Looking ahead into Return of the King, we'll learn through Gandalf that the old kings of Gondor (Leo) let their line dry out (Saturn) and instead of taking Action out in the world and Leading (Sun), they spent their time in towers asking questions of the stars (Aquarius). Leo and Aquarius are opposite signs, and this line of Gandalf's paints a picture of what the Sun in Aquarius looks like. Without the King, Gondor becomes Saturn's kingdom. Saturn is associated to three different signs in astrology by either their Regent or Governor, and we'll see later in the story how Gondor and the Steward are rocking all three. Gandalf's disparaging turn of phrase points to the Sun's exile in Aquarius, so I wanted to bring that up here. 

Now, I love me my astrology, but Gandalf's words are worthy. Astrology is knowing when to act. Divorcing Action from Time is one way of defaulting on Right Effort and Leadership. We've all got Saturn somewhere in our horoscopes, and we've all got the Sun. Welcome to the reconciliation of opposites! Piece of cake, right?

By the way, each of the seasons in astrology correspond to one of the four elemental humors of the cosmos. Spring is sanguine, summer is choleric, autumn is melancholic, and winter is phlegmatic. It's winter, the phlegmatic one we're interested in here, because phlegm = cold and wet. In the northern hemisphere, Capricorn begins the season of winter, and Aquarius follows. While the season of winter itself is considered cold and wet, the solstitial Capricorn is cold but it's not wet. It's dry. Aquarius, on the other hand, is considerably wetter. Aquarius brings to mind the rainy season which visits many other parts of the world. Monsoons anyone? Water itself saps heat out of an organism 25 times faster than air does, and one can imagine Saturn's Aquarian Jug spilling heat-sapping star-water all over the land. Venus' fires of passion are soaked and cold, for she's journeying with Her Husband the Sun as far away from his warm Summer Palace as can be. (Don't worry, she's doing better in the next Kingdom over from Aquarius where it gets a little warmer.)

Aquarius Face One

The first Face of Aquarius is ruled by Venus and corresponds to the Five of Swords in the Tarot. It's notable here that this is the first time Frodo and Sam encounter the Saturnine beings of the elves on their journey. The pair get a glimpse of the Elementals leaving Middle Earth, to which Frodo replies that, although he doesn't know why, their leaving makes him sad. Remember how Saturn is depression and sadness?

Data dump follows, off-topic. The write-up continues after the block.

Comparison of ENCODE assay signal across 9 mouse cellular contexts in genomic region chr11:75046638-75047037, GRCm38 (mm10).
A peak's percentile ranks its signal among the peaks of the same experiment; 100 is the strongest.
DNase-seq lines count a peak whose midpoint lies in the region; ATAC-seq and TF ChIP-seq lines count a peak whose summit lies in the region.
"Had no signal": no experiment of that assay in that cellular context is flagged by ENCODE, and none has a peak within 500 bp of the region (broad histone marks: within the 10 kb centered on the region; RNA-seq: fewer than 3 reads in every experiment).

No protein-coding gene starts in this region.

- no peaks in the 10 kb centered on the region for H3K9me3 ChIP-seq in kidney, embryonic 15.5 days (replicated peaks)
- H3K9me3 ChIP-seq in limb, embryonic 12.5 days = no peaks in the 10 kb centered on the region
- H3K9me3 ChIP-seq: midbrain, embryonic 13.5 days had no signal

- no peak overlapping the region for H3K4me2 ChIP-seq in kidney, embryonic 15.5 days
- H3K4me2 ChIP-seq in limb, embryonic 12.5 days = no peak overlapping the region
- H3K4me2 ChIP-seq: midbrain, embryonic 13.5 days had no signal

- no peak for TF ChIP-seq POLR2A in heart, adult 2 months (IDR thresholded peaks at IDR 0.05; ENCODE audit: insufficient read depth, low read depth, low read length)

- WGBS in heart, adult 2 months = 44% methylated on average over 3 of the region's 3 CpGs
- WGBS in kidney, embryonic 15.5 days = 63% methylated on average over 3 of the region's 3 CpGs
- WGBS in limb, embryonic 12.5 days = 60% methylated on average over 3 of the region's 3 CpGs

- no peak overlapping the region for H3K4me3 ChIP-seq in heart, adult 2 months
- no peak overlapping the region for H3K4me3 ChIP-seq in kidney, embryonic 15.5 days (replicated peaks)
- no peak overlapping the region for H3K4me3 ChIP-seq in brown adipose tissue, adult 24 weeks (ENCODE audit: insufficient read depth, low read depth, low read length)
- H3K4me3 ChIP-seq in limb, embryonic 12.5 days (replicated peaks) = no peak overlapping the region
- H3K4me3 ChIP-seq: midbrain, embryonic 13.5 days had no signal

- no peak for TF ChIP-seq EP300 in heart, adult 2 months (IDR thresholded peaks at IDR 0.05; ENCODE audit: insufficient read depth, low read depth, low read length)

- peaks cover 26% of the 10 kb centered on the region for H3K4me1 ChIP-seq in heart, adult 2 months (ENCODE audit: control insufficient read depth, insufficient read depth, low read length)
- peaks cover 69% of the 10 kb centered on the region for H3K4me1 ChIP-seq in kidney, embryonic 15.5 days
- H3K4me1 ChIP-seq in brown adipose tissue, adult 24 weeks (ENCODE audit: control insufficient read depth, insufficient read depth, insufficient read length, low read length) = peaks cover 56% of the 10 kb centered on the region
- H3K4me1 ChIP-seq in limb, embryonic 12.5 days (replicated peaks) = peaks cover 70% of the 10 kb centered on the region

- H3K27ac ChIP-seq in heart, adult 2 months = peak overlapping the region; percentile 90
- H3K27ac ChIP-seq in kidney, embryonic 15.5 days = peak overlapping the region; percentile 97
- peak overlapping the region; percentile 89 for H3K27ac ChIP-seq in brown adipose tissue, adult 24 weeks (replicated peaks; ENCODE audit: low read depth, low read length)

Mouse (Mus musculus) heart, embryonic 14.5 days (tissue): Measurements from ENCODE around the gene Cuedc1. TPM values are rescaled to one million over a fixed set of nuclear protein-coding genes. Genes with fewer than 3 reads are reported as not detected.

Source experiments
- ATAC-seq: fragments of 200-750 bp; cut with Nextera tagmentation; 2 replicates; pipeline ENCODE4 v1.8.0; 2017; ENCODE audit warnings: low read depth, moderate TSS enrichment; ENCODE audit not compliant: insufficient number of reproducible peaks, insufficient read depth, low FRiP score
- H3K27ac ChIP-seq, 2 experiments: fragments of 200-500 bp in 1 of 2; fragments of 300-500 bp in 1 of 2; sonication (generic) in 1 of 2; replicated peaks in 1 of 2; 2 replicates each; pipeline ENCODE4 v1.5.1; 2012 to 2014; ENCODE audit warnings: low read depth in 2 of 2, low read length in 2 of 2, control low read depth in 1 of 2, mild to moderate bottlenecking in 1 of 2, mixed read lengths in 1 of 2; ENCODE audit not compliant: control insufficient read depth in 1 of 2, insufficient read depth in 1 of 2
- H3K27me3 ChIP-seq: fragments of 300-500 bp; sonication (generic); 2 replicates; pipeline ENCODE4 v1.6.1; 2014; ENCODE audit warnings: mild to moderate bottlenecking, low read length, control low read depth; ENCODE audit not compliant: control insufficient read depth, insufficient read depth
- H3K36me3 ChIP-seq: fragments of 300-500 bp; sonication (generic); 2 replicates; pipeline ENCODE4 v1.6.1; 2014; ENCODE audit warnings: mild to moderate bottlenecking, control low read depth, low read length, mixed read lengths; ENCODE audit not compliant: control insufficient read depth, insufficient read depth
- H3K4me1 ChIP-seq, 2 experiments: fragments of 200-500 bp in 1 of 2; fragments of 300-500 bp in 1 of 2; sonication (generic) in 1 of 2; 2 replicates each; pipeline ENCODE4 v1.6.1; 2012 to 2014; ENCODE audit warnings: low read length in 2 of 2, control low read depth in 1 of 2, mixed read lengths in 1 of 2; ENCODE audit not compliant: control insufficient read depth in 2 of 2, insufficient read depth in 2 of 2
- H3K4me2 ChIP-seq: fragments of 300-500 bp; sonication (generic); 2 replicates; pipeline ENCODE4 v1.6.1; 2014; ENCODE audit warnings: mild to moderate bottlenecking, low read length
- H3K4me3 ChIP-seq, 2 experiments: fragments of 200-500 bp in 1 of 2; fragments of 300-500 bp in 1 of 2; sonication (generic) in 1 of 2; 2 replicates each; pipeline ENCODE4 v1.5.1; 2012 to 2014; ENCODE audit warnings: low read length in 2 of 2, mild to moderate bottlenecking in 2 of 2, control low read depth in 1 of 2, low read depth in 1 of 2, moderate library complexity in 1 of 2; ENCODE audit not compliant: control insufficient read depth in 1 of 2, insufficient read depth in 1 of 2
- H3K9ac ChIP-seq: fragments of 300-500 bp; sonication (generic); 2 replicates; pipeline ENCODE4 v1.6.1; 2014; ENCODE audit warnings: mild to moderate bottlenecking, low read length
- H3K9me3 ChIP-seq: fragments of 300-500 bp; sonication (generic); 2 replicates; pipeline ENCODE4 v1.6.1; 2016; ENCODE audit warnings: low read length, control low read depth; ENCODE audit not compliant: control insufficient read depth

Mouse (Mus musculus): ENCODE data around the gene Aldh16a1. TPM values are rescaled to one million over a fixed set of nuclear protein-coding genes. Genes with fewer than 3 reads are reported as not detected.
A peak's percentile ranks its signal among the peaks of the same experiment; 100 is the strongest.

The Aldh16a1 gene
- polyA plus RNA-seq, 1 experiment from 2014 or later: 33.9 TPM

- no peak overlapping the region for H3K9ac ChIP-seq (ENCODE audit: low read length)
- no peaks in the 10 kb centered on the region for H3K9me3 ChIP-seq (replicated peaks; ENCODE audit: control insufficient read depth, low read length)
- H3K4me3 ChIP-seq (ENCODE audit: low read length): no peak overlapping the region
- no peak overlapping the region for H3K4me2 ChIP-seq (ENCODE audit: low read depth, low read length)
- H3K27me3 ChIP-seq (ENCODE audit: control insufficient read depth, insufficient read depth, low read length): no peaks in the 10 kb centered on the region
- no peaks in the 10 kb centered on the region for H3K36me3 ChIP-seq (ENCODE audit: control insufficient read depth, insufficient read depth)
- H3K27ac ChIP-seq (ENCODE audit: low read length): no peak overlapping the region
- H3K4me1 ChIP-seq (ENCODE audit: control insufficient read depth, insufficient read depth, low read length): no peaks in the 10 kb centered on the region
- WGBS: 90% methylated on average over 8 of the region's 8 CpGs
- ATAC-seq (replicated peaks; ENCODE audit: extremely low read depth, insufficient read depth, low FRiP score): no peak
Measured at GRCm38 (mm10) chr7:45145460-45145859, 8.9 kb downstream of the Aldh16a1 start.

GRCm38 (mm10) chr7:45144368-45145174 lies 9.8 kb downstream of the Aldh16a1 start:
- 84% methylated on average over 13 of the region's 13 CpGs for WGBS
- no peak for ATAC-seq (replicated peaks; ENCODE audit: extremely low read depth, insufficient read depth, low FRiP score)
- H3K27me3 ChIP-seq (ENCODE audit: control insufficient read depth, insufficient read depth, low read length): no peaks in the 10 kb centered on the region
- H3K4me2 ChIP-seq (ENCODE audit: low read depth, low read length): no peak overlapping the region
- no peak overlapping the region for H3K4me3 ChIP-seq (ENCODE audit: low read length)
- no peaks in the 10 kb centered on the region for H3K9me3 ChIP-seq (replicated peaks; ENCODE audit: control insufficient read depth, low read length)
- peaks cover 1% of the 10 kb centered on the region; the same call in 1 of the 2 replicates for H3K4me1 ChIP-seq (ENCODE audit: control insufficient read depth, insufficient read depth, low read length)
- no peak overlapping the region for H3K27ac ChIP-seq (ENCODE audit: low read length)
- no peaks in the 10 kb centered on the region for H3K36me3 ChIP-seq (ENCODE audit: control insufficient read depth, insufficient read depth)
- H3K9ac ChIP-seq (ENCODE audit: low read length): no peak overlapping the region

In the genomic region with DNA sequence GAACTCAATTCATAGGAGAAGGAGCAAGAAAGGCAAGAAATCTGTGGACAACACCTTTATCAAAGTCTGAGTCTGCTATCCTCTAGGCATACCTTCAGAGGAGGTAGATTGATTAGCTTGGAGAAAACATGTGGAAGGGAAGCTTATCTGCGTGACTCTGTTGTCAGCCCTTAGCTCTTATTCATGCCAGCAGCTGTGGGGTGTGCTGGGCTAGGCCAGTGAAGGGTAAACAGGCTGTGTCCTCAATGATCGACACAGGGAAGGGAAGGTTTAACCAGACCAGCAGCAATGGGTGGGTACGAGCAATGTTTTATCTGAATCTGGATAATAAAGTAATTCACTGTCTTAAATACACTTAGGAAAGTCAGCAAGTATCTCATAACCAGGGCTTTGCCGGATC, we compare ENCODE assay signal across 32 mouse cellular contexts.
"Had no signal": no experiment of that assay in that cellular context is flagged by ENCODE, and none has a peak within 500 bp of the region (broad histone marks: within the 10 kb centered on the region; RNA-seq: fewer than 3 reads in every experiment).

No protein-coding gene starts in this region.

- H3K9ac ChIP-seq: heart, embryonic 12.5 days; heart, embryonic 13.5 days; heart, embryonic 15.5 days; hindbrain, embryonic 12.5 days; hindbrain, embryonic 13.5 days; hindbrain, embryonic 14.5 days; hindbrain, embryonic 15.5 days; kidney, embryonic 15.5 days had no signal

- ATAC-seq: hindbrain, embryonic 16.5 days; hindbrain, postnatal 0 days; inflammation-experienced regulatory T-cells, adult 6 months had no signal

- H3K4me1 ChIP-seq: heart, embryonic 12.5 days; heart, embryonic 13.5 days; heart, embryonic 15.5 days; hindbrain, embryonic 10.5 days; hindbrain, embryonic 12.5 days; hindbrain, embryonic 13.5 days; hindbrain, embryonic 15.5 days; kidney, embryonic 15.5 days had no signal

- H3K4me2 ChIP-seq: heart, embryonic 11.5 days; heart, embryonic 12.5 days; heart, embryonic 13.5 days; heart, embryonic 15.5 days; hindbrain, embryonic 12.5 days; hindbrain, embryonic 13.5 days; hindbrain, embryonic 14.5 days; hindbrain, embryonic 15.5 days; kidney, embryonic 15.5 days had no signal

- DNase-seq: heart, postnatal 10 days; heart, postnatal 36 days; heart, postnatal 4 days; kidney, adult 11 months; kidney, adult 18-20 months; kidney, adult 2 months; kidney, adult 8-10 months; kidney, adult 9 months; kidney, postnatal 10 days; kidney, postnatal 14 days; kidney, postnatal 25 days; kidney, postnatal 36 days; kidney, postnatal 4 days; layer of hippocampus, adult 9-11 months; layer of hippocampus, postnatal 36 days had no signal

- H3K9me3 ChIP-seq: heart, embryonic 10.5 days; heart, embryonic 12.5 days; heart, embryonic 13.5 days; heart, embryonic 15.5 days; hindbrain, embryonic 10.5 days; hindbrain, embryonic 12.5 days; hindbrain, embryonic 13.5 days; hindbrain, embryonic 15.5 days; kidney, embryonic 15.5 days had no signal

Venus, ruler of this Face, is often used in Tolkien's story to signify release due to an oath fulfilled (this picks up on the sign of Libra, a Venus-Saturn duo = words that bind). It is bondage finished, and this image of the elves leaving speaks of link to Middle Earth which has expired and freed them.

Crowley's Book of Thoth calls this Face/Tarot card Defeat, and it is here we need to remember that we are dealing with another of the Fives (wizards). Gandalf arrives to speak with his leader Sauromon, only to discover that Sauromon has joined forces with the Shadow. Check out Crowley's words on this Face: he says that the Five "as always produces disruption; but as Venus here rules Aquarius, weakness rather than excess of strength seems to be the cause of disaster. The intellect has been enfeebled by sentiment. The defeat is due to pacifism. Treachery may also be implied."

This seems to be saying that the Venusian weakness involved is Gandalf's trust of Sarumon, and it comes to bite him in the ass! I've gotta love, however, that in this scene of the film, we see Sarumon give Gandalf a helluva put-down by saying that his love of the halflings' weed as made his mind weak and enfeebled his judgment! Because he loves the Hobbits, Gandalf is "too sentimental" and thus did not see the One Ring right under his nose! Notice how Sarumon gets down on his wizards buddies for doing drugs (the shaman's toolkit of cannabis and psilocybin), while it is Sarumon himself who has the weak and feeble mind! He accuses others of being weak-minded and unreasonable, yet remains blind to his own madness. 

As the wizards converse, Sarumon, mentions that the Nine have left their fortress and crossed the River Isen on Midsummer's Eve. Since we know that astrologically our story begins with Frodo and Sam leaving the Shire in the winter solstice Kingdom of Capricorn, we learn that the Nine left at the same time on the summer solstice, in the opposite Kingdom of Cancer. This says to me that we are dealing with two inverted worlds overlapping, and that Sauron has indeed created a cursed Inversion of time and space. While the Nine actually live in the Kingdom of Scorpio, the sign of the Moon's "fall" in astrology (aka, Life enslaved to Death), it is interesting that the Nine leave from the solstitial sign of Cancer, the Moon's Domicile. Remember that connection of 9 = Moon = Men? 

Aquarius Face Two

The second Face of Aquarius is ruled by Mercury and is the Six of Swords in the Tarot. In his Book of Thoth, Crowley states that this card is called Science, and that the Six (Sun) in all its forms is the Intellect. Here, we have a combination of speed (Mercury) and intellect (Sun) that results in considerable brilliance of mind. 

The bulk of the themes in this scene go to Mercury, for it is here that we meet our Mercurial Gemini twins of Merry and Pippin as they join the journey. Notice how Tolkien has even given them double repeating letters in their names! 

The names of these two trickster Hobbits are very important in delineating the nature of Mercury in astrology, for Merry and Pippin are not their full names. Nicknames are a Mercury thing, too, though. Check the dictionary: a familiar or humorous (Mercury) name given to a person or thing instead of or as well as the real name. Origin: late Middle English from an eke name (eke meaning addition), misinterpreted by wrong division to result in a neke name.